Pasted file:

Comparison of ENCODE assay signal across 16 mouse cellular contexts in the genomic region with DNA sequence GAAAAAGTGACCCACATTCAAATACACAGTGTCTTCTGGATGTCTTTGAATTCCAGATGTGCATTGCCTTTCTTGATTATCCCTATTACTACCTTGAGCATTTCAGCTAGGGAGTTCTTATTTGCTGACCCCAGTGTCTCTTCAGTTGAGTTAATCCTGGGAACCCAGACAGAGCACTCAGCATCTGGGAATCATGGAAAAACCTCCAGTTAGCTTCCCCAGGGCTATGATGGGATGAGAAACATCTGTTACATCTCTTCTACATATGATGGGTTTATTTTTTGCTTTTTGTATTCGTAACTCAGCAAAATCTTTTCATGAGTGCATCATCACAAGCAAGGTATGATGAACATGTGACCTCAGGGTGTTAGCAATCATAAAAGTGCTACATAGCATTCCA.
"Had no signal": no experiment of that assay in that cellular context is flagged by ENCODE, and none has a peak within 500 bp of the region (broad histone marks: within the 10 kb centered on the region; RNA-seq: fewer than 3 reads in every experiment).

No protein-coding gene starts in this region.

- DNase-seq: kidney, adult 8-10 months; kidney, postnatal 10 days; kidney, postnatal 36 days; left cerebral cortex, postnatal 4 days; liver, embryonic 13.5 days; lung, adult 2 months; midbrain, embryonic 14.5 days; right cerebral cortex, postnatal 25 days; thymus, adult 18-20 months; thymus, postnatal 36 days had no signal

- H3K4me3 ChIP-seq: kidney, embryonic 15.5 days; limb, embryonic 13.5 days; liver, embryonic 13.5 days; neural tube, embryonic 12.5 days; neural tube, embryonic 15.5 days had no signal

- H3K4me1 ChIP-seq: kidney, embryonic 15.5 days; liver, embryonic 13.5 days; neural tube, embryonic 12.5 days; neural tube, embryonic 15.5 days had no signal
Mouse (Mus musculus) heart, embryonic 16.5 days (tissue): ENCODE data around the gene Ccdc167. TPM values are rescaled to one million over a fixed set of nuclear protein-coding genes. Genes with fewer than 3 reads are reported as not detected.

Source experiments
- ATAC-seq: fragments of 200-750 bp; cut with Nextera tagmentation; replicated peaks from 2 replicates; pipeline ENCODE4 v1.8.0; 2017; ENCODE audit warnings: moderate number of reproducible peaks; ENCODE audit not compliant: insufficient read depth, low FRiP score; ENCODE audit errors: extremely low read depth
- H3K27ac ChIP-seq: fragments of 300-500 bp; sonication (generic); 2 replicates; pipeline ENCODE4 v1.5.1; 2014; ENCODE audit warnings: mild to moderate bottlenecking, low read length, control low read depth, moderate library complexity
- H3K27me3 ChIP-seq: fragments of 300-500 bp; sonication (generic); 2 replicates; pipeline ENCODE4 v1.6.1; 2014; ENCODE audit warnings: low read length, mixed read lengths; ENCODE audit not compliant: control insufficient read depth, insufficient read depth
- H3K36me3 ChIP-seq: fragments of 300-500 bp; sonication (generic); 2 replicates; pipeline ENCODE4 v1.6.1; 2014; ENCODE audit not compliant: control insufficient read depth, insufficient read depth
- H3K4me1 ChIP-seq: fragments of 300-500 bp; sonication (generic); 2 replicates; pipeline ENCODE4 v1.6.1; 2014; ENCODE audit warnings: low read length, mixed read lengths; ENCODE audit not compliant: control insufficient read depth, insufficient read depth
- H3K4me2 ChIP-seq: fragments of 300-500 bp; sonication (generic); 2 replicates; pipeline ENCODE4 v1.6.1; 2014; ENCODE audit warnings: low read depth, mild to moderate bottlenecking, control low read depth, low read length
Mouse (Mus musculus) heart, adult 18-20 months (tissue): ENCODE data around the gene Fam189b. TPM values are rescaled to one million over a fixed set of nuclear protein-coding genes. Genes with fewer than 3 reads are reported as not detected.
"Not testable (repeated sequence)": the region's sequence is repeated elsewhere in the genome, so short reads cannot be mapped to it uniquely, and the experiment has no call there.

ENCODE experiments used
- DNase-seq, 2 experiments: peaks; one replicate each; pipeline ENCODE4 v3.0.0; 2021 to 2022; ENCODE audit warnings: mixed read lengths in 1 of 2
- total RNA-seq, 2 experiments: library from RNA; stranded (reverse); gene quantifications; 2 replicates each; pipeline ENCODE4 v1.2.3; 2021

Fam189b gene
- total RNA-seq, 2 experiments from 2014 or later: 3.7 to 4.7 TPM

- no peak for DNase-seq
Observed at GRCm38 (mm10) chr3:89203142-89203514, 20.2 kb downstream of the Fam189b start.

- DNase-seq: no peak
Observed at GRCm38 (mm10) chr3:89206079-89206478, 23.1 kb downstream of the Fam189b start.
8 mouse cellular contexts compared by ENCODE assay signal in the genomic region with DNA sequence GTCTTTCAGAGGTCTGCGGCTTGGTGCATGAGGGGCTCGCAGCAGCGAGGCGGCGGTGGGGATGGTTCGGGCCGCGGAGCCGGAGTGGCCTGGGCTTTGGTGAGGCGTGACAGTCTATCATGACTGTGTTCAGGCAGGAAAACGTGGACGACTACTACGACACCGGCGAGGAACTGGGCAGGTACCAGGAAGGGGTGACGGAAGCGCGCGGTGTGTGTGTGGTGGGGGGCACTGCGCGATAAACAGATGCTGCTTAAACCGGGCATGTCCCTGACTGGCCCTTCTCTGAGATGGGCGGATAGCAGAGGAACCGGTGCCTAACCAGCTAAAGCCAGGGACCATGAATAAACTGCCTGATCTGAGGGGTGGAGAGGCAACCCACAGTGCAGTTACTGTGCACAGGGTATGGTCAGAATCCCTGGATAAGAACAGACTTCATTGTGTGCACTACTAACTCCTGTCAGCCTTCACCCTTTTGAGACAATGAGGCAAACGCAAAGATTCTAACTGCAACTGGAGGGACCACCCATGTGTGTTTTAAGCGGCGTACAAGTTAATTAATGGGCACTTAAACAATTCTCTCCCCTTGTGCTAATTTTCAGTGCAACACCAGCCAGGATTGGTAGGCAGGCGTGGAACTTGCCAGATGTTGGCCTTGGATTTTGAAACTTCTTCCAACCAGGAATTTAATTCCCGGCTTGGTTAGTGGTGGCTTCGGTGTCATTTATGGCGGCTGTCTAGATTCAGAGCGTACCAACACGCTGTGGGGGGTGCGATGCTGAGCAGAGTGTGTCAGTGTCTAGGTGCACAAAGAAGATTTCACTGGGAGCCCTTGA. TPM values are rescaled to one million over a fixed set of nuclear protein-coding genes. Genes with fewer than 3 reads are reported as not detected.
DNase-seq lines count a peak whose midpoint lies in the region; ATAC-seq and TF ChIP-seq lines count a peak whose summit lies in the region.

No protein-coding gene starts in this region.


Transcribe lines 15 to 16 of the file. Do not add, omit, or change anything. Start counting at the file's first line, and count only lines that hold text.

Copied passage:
Mouse (Mus musculus) heart, adult 18-20 months (tissue): ENCODE data around the gene Fam189b. TPM values are rescaled to one million over a fixed set of nuclear protein-coding genes. Genes with fewer than 3 reads are reported as not detected.
"Not testable (repeated sequence)": the region's sequence is repeated elsewhere in the genome, so short reads cannot be mapped to it uniquely, and the experiment has no call there.